Category Archives: Corrections

Saturday’s Dilemma ~ Sometimes All You Need Is A Little Advice

Mayflower-IIWith the upcoming 400-year anniversary of the Mayflower arriving in Plymouth, Massachusetts I thought it would be a good idea to start writing blogs about my Pilgrim ancestors. I want to publish them as a series later in the year and I am striving for absolute accuracy, if possible. I am excited about this endeavor.

Here is my dilemma, one of my female ancestors has some controversy over her correct maiden name. To be honest, I have had both of her “proven” names listed on my tree at different times. I have done my own research and I have found credible evidence for both names. I have scoured through all of the Mayflower websites that I can find, as well as numerous books and publications. These have also been divided on her name.

2 people arguing

Because of my uncertainty of the correct one, I have been verbally attacked and harassed about the name I have associated with this ancestor. No matter which last name I have on the tree, someone who believes the other name is correct gives me a hard time about it. I always try to respond nicely, explaining why I have this particular last name listed and confessing that I have gone back and forth with the 2 names. I know you can’t please everyone, but until I find definitive proof, I will not take a side in this issue.

Question markSo, I was thinking yesterday, after my latest confrontation, that I may add a “second” wife to my ancestor. In other words, add the same wife with the other last name. I had thought about just putting both names on the existing one, kind of like Smith/Jones but I know in doing this it will wreak havoc with any hints I may receive. I would add the documentation for the “second” wife so when it is viewed a person can understand why I have it this way.

Has any of you done this with an ancestor before? If so, how did it work out? Any other suggestions?

 

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I am a professional genealogist, writer, photographer, wife, mother, and grandma. I have two books available on Amazon.com: Your Family History: Doing It Right the First Time and Planning Your Genealogy Research Trip. You can also connect with me via Facebook or Twitter.

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Filed under Ancestry, Corrections, Documentation, Family History, Family Search, Genealogy, History, Mayflower, Pilgrims, Plymouth Massachusetts, Research, Uncategorized

Freaky Friday #9 ~ A Rose By Any Other Name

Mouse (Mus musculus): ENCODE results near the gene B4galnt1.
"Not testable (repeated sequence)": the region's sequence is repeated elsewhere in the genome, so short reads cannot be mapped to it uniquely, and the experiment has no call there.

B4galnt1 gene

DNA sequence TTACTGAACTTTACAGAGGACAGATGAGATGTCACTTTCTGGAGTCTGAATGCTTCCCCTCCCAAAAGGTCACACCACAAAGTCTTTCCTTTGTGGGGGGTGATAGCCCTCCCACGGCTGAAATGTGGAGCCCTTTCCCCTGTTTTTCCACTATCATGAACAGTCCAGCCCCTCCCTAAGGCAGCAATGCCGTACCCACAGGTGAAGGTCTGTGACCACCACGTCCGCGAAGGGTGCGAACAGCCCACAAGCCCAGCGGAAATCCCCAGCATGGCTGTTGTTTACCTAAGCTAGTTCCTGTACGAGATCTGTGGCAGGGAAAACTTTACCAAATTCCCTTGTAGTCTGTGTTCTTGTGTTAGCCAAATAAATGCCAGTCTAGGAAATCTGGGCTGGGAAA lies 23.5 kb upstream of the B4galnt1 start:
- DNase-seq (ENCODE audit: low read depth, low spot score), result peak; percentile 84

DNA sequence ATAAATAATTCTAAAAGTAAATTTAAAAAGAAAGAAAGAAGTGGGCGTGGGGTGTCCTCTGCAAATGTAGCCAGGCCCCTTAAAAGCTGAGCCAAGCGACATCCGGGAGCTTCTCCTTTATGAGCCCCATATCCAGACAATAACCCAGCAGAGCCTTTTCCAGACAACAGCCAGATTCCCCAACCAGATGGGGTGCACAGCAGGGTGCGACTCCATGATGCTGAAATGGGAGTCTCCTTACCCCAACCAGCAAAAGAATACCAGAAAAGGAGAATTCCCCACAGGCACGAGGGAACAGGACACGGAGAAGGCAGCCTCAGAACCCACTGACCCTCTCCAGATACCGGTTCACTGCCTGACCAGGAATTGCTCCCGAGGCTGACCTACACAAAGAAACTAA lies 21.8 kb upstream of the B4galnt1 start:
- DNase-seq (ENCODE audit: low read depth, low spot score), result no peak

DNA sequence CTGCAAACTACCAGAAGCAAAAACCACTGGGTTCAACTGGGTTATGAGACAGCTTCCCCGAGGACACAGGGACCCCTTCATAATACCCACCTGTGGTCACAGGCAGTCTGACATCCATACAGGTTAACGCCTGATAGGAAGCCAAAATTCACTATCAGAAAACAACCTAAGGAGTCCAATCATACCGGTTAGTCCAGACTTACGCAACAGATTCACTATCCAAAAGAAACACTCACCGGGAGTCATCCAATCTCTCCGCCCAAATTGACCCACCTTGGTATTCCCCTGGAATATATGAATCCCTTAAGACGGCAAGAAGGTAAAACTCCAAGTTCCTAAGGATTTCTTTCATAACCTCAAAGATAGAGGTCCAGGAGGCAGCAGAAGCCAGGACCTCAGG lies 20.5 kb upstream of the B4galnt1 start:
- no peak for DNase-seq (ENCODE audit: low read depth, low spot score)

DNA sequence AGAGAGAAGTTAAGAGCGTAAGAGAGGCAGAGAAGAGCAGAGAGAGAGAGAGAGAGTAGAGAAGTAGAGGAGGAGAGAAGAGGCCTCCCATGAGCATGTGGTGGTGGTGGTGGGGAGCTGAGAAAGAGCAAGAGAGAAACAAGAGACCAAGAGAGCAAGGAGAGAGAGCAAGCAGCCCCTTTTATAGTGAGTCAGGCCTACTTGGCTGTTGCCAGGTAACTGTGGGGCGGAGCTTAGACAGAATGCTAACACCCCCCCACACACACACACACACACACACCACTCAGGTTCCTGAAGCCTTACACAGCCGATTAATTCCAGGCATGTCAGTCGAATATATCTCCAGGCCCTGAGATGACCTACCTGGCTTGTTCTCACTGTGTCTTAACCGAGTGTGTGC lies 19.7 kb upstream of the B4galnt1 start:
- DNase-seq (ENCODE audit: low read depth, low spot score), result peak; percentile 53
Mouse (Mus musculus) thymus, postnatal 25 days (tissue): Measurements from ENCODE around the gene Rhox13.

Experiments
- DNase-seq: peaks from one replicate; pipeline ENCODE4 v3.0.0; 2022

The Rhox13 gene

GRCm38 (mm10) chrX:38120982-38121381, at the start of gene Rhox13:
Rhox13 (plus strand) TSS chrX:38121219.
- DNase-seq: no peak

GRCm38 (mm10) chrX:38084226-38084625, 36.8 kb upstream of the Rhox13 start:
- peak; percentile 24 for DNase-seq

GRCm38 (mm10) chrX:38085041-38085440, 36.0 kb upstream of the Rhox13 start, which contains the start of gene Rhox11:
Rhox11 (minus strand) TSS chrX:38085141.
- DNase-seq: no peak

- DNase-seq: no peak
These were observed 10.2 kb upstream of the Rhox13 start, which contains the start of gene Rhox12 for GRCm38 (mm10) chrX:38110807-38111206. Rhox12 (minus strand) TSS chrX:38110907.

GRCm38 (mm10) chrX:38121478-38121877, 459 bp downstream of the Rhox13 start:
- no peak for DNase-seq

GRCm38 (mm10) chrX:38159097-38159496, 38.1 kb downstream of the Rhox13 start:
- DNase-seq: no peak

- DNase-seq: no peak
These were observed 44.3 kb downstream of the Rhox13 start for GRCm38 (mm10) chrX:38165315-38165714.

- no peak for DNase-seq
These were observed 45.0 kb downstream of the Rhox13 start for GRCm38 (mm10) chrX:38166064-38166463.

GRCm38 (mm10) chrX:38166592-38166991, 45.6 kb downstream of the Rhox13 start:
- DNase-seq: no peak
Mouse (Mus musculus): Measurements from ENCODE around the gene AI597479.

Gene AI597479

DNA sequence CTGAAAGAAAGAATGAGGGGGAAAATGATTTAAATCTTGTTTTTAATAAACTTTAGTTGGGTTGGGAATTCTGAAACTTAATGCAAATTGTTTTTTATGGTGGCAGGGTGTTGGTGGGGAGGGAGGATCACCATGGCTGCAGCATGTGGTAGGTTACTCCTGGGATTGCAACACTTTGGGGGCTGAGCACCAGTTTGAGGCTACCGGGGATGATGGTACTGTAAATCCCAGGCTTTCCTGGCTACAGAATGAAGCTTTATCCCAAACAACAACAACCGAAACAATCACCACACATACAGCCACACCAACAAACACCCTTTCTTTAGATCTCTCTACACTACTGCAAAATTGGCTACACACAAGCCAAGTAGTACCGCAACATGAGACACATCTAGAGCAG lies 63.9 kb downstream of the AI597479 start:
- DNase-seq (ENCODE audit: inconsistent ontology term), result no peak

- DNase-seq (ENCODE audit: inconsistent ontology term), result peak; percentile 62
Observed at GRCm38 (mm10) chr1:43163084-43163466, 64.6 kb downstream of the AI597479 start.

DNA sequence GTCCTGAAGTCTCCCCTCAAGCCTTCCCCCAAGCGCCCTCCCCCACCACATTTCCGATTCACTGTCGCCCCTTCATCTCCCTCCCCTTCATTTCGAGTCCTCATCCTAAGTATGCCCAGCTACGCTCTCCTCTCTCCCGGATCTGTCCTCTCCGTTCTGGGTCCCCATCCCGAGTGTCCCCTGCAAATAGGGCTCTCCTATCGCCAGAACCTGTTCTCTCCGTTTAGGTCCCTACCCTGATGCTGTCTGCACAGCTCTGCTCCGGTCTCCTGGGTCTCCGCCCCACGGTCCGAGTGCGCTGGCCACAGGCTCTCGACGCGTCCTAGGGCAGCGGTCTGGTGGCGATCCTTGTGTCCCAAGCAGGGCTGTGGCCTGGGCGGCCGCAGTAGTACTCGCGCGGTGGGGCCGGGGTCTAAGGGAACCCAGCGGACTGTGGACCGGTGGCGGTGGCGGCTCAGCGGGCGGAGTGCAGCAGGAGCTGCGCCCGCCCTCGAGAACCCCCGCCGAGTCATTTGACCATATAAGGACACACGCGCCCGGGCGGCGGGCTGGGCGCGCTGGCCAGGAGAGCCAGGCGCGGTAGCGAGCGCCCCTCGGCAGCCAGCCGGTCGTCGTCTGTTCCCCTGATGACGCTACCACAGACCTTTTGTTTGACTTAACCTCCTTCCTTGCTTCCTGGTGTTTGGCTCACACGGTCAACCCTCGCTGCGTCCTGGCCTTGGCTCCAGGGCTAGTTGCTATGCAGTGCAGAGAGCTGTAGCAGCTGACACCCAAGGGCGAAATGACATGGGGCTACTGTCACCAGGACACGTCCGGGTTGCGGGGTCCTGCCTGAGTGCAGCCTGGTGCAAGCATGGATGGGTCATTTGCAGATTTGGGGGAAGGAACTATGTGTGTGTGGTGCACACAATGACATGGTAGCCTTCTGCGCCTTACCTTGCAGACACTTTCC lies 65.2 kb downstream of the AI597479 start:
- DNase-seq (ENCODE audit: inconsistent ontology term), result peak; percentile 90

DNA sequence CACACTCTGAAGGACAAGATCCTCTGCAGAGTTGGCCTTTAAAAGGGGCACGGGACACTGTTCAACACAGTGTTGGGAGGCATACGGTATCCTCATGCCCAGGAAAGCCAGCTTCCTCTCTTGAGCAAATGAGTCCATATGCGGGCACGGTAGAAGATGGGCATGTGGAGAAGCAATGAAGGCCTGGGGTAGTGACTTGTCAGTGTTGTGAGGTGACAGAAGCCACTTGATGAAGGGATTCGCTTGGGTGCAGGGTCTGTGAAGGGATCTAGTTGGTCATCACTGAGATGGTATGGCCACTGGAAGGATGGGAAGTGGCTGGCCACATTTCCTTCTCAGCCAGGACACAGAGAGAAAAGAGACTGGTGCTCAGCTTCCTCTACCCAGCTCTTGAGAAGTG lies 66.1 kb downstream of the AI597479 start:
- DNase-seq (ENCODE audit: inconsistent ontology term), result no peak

Freaked Out Letters Funny A Little Crazy Word

Sometimes I am thankful that some of my “Genealogy Finds” are ones that no one else will find out about. At least not until I am gone, and they inherit all my research. Today I found a mistake in my paternal family tree. You could say it was an honest mistake on my part, but it was a mistake, nevertheless.

I must admit that lately, I have been busy taking care of my husband who has some major health problems. It has taken up almost all my normal research time. As a result, I have divided my trees into groups of ancestors so I can work on them more efficiently. So, with my “spare” time this morning, I decided to work on my Strother line.

Beverley Strother Randolph is my 4th cousin 4 times removed. Born July 17, 1851, and Beverley S Randolph HSdied February 5, 1929, I didn’t have much more information other than that about her! Image my surprise when I found her marriage information. According to her marriage license, Beverley married Mary Strother Jewett on April 20, 1882! I was so confused. After all, this was the 19th Century.

Upon further research, I discovered that Beverley was not a female as I had assumed. I  found the death registry and that cleared up my mistake. Just because he had a feminine sounding name, I had entered his gender wrong. I have heard of other males with this name, but it never struck me that this may be the case when I added him to the tree. After correcting his gender and finishing my other updates I began to wonder what other mistakes like this one have I made.Beverley S Randolph death registration 1

There are a lot of names that could be used for either gender. Take my name for instance. Here in the United States, Valerie is a feminine name, but in Russia, it is a male name. My youngest son’s name is Starr which can be used for either gender. Names like Chris, Angel, Terry or Kelly can also be for either one.

I guess now I should find the time to take a second look through my trees to make sure that I haven’t made this mistake anywhere else! This was definitely a “Freaky” Find.

 

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I am a professional genealogist, writer, photographer, wife, mother, and grandma. I have two books available on Amazon.com: Your Family History: Doing It Right the First Time and Planning Your Genealogy Research Trip. You can also connect with me via Facebook or Twitter.